60 + (1/12)t = t
60 = (11/12)t
60*(12/11) = t

This is in minutes. In hours you should divide by 60, so in (12/11) hours.

Posted by: Andrew Boucher on April 17, 2003 11:00 PM

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There's a cool solution for this that may be suitable for a nine-year-old.

In some equations with infinite series, you can substitute part of the equation for itself. (It's *infinite*, for Pete's sake, so taking away part of it leaves you with an infinite series.) For instance, here we have

t = 1 + 12^-1 + 12^-2 + 12^-3 + ....

Let's rewrite this as

t = 1 + 12^-1(1 + 12^-1 + 12^-2 + ...)

and then we substitute t (the whole thing) for the parenthesized sum:

t = 1 + t/12

Now we can use junior-high-school algebra to solve directly for t = 12/11.

Posted by: John O'Neil on April 18, 2003 04:17 AM

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You guys have high expectations of your nine-year olds. I think I was capable of basic algebra at that age, no more. (I was far ahead of my classmates in understanding negative numbers at that age.)I'd say Andrew's is the one most in reach of a "typical" smart 9 year old.

Posted by: rvman on April 18, 2003 08:15 AM

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The solution can be demonstrated convincingly without using any algebra at all. Just count the number of times that the two hands coincide in a 12-hour period. You can do this by mentally advancing a clock or even by playing with a real clock, and the answer is 11. "Obviously" the coincidences of the two hands occur at evenly spaced times, so the length of the interval between two of these occurences is 12/11 hours.

Posted by: Daniel Lam on April 21, 2003 10:54 AM

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I am not a mathematician, but isn't this the same type of problem as the paradox of Achilles and the Tortoise, by Zeno of Elea? Have you tried Zeno's paradoxes on the kids yet, Brad? It might be a more offbeat way of introducing these types of problems.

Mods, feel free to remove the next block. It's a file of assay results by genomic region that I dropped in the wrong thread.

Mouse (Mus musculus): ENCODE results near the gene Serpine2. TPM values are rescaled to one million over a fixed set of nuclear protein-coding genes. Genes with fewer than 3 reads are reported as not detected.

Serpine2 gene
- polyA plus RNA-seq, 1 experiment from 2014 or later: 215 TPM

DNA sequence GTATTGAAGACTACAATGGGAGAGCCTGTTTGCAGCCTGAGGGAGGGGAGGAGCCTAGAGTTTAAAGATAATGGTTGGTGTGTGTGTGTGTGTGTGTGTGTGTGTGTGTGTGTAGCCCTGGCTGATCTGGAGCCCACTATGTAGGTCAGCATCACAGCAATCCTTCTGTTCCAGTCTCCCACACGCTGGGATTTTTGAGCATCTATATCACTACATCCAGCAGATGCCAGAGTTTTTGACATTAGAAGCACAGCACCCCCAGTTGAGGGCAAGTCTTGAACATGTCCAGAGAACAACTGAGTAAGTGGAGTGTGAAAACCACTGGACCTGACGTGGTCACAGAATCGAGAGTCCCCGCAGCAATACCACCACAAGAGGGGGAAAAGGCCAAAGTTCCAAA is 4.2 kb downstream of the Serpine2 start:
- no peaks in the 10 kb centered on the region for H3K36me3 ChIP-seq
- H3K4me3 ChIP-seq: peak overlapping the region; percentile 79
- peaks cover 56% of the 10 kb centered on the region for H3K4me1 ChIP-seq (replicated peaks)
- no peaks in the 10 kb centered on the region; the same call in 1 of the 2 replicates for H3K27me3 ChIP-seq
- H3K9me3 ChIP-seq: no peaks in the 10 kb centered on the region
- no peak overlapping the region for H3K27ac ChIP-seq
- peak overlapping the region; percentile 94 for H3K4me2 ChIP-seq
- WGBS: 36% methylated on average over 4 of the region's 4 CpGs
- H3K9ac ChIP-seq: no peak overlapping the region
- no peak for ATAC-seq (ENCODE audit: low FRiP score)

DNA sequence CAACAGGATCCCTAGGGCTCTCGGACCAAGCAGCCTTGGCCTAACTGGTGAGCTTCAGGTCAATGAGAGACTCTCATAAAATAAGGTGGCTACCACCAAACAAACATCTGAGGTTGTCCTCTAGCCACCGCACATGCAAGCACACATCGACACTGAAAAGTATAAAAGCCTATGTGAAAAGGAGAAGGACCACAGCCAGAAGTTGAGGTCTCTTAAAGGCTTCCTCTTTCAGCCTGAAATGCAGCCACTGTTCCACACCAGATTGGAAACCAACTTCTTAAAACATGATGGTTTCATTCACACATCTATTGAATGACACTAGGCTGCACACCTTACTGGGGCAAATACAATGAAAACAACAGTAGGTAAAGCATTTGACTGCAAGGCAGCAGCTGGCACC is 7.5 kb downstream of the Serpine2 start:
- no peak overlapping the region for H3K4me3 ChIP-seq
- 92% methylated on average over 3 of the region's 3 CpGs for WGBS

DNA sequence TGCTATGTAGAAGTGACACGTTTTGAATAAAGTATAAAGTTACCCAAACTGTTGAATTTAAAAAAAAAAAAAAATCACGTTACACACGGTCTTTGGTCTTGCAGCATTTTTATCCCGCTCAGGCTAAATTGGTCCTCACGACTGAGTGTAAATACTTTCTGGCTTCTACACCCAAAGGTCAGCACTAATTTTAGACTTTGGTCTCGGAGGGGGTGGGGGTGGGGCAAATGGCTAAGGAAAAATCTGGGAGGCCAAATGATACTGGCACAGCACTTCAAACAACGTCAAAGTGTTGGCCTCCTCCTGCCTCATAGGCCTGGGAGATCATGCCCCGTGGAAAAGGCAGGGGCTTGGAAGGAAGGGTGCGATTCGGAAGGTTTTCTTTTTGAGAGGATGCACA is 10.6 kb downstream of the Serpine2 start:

Posted by: andres on April 21, 2003 08:55 PM

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As I prepared to post this, I noticed that Daniel Lam beat me to the punch, but here goes anyway:

You start at noon. Not counting the noon match-up, how many times will the hands have lined up by the time you reach midnight? Eleven times: Between 1 and 2, 2 and 3, . . . 10 and 11, and midnight itself. The twelve hour period is thus split into 11 intervals, and symmetry guarantees that these intervals are equal. So each one measures 12/11 hours.

Posted by: Derrick Niederman on June 3, 2003 08:33 AM

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As I prepared to post this, I noticed that Daniel Lam beat me to the punch, but here goes anyway:

You start at noon. Not counting the noon match-up, how many times will the hands have lined up by the time you reach midnight? Eleven times: Between 1 and 2, 2 and 3, . . . 10 and 11, and midnight itself. The twelve hour period is thus split into 11 intervals, and symmetry guarantees that these intervals are equal. So each one measures 12/11 hours.

Posted by: Derrick Niederman on June 3, 2003 08:34 AM

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As I prepared to post this, I noticed that Daniel Lam beat me to the punch, but here goes anyway:

You start at noon. Not counting the noon match-up, how many times will the hands have lined up by the time you reach midnight? Eleven times: Between 1 and 2, 2 and 3, . . . 10 and 11, and midnight itself. The twelve hour period is thus split into 11 intervals, and symmetry guarantees that these intervals are equal. So each one measures 12/11 hours.

Posted by: Derrick Niederman on June 3, 2003 08:35 AM

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you could just write a macro in excel to solve this for you... I think a 9 year old can do that nowadays...

Posted by: Dean on December 14, 2003 11:56 PM